In this matter, therefore, once East Penn rejected the lease and surrendered the premises as of June 2021, the court was able to calculate Robshe’s actual damages: unpaid prepetition rent in the amount of $43,725.86, plus rent from Dec. 4, 2020, (the date of East Penn’s bankruptcy) through Dec. 31, 2020, in the amount of $2,438.71, plus post-petition rent due from Jan. 1, 2021, through the surrender date of June 30, 2021, (minus two months’ rent already paid by East Penn during this period) in the amount of $12,320, for a grand total of $58,484.57.
Step Two: The Section 502(b)(6) Cap on Robshe’s Actual Damages
The court next calculated the Section 502(b)(6) limitation that might be imposed on Robshe’s actual damages: unpaid prepetition rent in the amount of $43,725.86, plus one year’s rent allowed under the statute in the amount of $33,900, for a grand total of $77,625.86.
Having found that Robshe’s actual lease damages were lower than the damage cap, the court concluded that Section 502(b)(6) did not impact Robshe’s actual damages, and allowed Robshe’s claim in the amount of $58,484.57.
The bankruptcy court crystallized its analysis with the following conclusion: “The conflation of a Bankruptcy Code damages cap and a state law damages calculation leads Robshe to assert that it is entitled to more than would be allowed under the terms of the negotiated lease. Yet the rent cap is not meant as such a gift to landlords.”
Aside from providing insightful analysis of the workings of code Section 502(b)(6), the court’s decision in East Penn provides a simple and obvious lesson for landlords: ensure that your leases contain enforceable default and acceleration provisions. These provisions can be beneficial even after your tenant files for bankruptcy protection, in that your damage calculation will more likely than not be capped by Section 502(b)(6). In such a case, you will find some consolation in knowing that the amount of your claim is as high as it is statutorily permitted to be.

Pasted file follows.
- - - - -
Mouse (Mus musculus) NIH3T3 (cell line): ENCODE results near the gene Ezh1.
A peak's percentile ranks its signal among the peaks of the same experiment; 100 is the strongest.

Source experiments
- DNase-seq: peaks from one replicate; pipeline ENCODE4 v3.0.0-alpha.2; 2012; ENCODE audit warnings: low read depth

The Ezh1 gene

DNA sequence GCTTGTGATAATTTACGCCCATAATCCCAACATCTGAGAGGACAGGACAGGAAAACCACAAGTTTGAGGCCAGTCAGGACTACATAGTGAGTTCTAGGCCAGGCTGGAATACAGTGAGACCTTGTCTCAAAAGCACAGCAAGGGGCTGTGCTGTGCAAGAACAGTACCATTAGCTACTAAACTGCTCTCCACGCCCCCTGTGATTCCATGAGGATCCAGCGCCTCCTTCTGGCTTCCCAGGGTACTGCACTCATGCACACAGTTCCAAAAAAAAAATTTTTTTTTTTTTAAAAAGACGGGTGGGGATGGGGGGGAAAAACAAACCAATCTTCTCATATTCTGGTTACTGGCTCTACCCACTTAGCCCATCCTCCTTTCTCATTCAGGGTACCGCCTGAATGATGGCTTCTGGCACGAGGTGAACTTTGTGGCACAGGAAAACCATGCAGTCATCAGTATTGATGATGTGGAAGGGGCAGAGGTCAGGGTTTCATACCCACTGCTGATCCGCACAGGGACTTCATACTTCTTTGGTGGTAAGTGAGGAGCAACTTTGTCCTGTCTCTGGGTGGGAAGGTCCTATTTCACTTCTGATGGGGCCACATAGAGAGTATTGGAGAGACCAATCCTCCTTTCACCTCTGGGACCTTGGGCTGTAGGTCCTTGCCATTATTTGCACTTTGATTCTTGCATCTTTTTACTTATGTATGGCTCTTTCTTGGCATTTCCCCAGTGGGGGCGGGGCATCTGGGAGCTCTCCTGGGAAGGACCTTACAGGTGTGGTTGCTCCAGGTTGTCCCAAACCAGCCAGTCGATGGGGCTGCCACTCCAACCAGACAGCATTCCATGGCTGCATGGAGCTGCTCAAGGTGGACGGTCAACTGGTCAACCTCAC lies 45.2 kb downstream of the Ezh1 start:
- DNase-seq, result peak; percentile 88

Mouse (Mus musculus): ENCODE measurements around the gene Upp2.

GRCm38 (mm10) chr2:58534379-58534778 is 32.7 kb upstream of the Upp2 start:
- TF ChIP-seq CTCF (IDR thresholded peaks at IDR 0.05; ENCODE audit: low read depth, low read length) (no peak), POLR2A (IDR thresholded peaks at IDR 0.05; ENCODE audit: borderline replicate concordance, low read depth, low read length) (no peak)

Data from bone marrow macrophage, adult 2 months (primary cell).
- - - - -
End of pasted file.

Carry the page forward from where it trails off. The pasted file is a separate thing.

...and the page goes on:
Rudolph J. Di Massa, Jr., a partner at Duane Morris, is a member of the business reorganization and financial restructuring practice group. He concentrates his practice in the areas of commercial litigation and creditors’ rights.
Diane J. Kim, an associate with the firm, practices in the area of business reorganization and financial restructuring. Prior to joining the firm. Kim served as judicial law clerk for the U.S. Bankruptcy Court for the District of Delaware.
Reprinted with permission from The Legal Intelligencer, © ALM Media Properties LLC. All rights reserved.